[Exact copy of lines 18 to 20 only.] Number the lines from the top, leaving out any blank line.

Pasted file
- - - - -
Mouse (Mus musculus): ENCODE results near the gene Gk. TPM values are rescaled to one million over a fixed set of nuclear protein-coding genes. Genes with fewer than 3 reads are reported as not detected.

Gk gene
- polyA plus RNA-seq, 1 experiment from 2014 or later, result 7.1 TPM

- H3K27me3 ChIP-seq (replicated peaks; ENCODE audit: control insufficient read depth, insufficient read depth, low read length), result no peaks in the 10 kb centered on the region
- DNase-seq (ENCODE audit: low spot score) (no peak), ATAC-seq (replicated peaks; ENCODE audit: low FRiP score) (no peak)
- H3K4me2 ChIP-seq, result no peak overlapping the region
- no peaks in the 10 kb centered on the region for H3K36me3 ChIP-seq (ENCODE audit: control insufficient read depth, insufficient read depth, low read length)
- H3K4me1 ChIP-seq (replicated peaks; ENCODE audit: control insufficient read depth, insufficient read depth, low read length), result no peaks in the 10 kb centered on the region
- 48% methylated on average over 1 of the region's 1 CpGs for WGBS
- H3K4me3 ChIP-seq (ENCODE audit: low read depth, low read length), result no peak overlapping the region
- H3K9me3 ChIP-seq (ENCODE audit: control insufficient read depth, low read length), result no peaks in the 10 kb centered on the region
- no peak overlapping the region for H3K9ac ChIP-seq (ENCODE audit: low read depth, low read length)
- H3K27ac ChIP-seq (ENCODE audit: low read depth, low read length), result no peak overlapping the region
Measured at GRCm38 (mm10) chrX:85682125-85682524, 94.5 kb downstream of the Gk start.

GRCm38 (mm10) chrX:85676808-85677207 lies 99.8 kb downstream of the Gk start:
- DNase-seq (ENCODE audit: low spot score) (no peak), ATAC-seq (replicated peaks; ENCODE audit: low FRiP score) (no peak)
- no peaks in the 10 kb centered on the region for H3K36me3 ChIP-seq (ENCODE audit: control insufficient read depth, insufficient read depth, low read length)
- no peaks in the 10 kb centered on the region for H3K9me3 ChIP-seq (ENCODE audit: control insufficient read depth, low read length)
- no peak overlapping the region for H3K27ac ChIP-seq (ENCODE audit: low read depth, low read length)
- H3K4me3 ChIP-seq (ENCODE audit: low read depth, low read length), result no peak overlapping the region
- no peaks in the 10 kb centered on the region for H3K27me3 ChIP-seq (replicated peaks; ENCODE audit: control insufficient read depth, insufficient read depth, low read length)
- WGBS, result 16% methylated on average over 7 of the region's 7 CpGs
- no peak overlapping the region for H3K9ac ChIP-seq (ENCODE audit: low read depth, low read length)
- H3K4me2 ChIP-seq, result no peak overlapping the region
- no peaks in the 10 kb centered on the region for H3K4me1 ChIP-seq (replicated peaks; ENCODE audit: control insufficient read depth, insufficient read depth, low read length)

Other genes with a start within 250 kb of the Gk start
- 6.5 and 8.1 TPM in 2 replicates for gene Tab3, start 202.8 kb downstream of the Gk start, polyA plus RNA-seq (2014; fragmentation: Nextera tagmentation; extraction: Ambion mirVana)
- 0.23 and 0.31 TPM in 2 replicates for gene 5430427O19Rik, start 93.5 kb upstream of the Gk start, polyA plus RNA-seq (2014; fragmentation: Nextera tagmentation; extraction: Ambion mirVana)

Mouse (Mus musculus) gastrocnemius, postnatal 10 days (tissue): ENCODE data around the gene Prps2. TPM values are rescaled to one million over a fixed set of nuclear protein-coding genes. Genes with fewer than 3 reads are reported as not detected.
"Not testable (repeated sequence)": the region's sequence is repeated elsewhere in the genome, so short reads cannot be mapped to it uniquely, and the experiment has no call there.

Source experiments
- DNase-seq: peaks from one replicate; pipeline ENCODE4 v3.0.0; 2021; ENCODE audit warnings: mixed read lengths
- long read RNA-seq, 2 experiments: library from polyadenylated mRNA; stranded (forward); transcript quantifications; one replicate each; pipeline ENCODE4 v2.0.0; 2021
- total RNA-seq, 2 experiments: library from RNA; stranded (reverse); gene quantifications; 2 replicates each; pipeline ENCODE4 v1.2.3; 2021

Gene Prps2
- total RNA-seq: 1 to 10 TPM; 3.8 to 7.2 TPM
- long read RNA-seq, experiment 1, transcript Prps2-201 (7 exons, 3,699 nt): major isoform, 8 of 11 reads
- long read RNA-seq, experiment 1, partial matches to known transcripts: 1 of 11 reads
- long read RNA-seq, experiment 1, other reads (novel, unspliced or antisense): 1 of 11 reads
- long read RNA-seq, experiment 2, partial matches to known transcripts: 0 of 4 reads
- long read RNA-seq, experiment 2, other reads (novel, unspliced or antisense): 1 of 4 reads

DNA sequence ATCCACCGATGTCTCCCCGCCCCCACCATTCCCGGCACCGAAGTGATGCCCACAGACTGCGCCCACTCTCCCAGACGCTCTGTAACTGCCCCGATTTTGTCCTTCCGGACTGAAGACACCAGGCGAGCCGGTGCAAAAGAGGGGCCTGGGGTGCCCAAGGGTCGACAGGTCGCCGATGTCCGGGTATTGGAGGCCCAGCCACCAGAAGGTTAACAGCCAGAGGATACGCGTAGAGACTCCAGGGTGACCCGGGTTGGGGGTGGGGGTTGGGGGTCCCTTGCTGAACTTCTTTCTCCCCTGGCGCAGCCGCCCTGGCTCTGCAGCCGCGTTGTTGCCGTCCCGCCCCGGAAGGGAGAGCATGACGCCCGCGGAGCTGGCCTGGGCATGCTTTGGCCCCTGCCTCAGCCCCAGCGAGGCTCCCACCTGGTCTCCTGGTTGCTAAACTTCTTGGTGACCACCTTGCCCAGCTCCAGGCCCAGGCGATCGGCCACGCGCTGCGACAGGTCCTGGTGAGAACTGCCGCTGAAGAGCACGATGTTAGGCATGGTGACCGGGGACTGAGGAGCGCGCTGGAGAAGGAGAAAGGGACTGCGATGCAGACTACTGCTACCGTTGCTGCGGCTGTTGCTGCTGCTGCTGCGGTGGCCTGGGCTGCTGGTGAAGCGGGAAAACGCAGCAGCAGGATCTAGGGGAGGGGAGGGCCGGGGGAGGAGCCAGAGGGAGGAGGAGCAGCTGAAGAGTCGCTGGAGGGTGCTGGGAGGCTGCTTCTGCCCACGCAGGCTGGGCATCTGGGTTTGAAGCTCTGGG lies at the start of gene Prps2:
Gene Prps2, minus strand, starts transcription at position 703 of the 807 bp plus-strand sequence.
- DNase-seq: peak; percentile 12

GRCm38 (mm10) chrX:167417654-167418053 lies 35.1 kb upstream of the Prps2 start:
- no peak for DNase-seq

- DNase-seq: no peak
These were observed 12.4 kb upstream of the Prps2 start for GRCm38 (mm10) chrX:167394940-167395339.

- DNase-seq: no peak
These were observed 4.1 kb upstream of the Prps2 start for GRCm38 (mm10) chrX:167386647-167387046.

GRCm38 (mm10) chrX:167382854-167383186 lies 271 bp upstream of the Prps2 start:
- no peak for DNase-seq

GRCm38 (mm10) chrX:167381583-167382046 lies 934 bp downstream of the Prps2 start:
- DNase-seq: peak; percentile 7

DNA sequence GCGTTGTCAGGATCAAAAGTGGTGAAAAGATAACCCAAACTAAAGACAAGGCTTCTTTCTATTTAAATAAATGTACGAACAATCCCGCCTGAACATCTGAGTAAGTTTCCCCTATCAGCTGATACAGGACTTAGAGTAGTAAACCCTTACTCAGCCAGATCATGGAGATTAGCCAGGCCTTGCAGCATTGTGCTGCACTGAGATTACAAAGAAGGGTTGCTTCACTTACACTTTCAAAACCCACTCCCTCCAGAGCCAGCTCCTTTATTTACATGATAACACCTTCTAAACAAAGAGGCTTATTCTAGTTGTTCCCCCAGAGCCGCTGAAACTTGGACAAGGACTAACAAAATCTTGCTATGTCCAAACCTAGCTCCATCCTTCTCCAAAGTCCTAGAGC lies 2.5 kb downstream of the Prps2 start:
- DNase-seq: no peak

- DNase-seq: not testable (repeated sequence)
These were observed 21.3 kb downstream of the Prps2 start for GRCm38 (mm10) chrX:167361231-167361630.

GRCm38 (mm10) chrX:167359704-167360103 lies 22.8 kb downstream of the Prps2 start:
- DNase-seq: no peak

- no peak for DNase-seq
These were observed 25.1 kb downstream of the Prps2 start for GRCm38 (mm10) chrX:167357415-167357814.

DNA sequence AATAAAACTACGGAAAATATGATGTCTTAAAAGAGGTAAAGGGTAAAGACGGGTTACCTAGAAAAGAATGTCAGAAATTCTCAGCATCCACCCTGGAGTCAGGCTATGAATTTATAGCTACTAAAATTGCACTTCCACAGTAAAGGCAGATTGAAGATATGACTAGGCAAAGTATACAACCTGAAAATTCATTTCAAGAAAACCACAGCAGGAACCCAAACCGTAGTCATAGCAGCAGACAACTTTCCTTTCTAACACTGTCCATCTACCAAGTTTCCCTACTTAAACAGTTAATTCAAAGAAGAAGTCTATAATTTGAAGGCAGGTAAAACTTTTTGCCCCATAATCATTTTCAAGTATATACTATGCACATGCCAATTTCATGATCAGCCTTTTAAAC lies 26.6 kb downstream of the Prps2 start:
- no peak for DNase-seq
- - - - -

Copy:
- no peaks in the 10 kb centered on the region for H3K9me3 ChIP-seq (ENCODE audit: control insufficient read depth, low read length)
- no peak overlapping the region for H3K27ac ChIP-seq (ENCODE audit: low read depth, low read length)
- H3K4me3 ChIP-seq (ENCODE audit: low read depth, low read length), result no peak overlapping the region